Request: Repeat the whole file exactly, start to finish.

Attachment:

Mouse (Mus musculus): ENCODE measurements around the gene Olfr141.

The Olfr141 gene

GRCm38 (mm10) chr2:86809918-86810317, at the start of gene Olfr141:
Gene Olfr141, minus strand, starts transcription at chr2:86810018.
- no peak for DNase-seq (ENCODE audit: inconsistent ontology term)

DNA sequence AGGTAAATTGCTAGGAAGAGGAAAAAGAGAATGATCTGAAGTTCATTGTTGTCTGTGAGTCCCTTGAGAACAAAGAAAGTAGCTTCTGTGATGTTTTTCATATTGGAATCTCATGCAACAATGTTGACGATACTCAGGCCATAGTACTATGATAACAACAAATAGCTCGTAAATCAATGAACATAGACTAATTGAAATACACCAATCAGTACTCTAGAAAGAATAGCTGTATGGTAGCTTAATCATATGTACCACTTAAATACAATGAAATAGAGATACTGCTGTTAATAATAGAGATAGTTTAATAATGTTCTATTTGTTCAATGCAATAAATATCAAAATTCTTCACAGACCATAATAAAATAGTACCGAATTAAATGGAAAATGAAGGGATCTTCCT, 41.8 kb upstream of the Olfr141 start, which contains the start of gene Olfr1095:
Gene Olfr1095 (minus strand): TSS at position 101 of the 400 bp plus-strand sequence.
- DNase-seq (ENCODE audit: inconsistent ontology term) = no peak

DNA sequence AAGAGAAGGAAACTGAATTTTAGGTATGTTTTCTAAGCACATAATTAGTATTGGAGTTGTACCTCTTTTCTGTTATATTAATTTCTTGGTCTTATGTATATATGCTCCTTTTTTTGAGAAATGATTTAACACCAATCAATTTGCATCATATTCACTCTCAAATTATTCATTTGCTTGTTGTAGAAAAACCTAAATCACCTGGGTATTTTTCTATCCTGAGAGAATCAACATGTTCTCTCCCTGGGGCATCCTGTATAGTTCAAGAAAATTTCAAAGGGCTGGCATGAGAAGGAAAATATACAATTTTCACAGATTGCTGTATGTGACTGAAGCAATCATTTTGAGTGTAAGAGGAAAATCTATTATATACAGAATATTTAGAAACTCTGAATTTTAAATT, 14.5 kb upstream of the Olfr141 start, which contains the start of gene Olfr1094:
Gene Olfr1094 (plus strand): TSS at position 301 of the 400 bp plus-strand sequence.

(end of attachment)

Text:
Mouse (Mus musculus): ENCODE measurements around the gene Olfr141.

The Olfr141 gene

GRCm38 (mm10) chr2:86809918-86810317, at the start of gene Olfr141:
Gene Olfr141, minus strand, starts transcription at chr2:86810018.
- no peak for DNase-seq (ENCODE audit: inconsistent ontology term)

DNA sequence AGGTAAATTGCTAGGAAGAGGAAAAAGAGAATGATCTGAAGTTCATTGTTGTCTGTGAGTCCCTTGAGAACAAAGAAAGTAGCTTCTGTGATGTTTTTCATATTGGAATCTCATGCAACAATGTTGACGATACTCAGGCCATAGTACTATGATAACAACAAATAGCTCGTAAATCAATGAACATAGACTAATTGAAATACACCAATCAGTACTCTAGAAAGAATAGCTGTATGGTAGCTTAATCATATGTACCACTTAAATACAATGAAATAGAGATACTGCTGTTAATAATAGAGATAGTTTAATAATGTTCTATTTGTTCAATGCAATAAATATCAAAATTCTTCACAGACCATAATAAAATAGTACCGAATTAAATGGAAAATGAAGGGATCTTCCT, 41.8 kb upstream of the Olfr141 start, which contains the start of gene Olfr1095:
Gene Olfr1095 (minus strand): TSS at position 101 of the 400 bp plus-strand sequence.
- DNase-seq (ENCODE audit: inconsistent ontology term) = no peak

DNA sequence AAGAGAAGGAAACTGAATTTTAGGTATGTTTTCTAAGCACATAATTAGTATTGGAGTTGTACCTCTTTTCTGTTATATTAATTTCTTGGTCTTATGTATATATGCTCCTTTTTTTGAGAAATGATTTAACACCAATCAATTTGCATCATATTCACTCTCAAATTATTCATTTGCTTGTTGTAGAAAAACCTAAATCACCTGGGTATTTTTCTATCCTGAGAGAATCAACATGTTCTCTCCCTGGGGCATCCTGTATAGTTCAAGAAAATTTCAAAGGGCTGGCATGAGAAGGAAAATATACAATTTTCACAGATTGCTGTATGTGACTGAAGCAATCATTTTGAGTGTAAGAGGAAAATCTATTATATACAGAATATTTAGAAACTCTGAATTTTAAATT, 14.5 kb upstream of the Olfr141 start, which contains the start of gene Olfr1094:
Gene Olfr1094 (plus strand): TSS at position 301 of the 400 bp plus-strand sequence.